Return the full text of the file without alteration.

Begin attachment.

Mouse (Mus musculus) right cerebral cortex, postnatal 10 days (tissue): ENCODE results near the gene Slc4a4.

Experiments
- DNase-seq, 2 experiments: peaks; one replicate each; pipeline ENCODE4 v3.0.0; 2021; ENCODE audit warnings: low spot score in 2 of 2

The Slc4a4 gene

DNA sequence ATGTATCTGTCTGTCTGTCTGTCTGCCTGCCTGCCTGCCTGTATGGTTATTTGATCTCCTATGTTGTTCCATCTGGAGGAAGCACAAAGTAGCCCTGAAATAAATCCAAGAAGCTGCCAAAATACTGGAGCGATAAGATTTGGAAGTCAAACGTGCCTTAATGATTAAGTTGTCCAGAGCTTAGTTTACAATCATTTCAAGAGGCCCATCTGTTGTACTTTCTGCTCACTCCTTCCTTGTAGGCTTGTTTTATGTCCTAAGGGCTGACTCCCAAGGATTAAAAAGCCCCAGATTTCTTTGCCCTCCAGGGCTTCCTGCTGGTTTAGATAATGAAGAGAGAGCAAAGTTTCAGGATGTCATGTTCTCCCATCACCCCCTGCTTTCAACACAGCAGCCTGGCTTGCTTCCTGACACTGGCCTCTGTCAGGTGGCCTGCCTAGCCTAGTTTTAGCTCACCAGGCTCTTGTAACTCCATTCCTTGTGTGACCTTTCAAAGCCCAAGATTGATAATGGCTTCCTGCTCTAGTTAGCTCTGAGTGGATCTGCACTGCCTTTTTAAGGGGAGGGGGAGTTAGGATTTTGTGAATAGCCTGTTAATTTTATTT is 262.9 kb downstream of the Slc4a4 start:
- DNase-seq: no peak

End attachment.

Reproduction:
Mouse (Mus musculus) right cerebral cortex, postnatal 10 days (tissue): ENCODE results near the gene Slc4a4.

Experiments
- DNase-seq, 2 experiments: peaks; one replicate each; pipeline ENCODE4 v3.0.0; 2021; ENCODE audit warnings: low spot score in 2 of 2

The Slc4a4 gene

DNA sequence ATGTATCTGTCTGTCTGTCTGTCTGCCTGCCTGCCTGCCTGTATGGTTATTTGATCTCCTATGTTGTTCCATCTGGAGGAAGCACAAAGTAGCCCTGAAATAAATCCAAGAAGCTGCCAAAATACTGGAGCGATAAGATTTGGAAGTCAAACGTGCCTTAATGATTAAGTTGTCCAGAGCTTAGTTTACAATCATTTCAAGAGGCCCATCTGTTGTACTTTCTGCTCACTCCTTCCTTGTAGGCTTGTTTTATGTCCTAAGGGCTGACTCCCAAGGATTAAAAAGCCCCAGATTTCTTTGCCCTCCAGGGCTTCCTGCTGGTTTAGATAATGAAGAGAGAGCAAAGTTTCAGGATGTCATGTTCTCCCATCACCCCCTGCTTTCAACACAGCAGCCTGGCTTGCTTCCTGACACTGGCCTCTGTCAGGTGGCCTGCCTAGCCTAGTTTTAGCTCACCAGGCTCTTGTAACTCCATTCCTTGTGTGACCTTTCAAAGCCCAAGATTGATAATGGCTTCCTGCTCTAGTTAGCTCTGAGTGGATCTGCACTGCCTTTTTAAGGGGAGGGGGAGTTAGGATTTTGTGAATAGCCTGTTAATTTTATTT is 262.9 kb downstream of the Slc4a4 start:
- DNase-seq: no peak